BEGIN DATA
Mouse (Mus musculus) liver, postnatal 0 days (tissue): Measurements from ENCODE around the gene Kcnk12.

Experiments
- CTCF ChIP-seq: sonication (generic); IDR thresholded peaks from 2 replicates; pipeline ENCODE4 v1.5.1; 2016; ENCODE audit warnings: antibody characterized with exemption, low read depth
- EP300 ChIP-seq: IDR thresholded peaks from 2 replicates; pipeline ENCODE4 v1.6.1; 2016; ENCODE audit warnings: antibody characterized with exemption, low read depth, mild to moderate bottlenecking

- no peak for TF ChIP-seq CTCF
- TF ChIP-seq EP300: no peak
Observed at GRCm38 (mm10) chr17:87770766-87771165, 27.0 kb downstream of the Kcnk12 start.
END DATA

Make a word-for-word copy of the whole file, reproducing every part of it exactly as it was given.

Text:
Mouse (Mus musculus) liver, postnatal 0 days (tissue): Measurements from ENCODE around the gene Kcnk12.

Experiments
- CTCF ChIP-seq: sonication (generic); IDR thresholded peaks from 2 replicates; pipeline ENCODE4 v1.5.1; 2016; ENCODE audit warnings: antibody characterized with exemption, low read depth
- EP300 ChIP-seq: IDR thresholded peaks from 2 replicates; pipeline ENCODE4 v1.6.1; 2016; ENCODE audit warnings: antibody characterized with exemption, low read depth, mild to moderate bottlenecking

- no peak for TF ChIP-seq CTCF
- TF ChIP-seq EP300: no peak
Observed at GRCm38 (mm10) chr17:87770766-87771165, 27.0 kb downstream of the Kcnk12 start.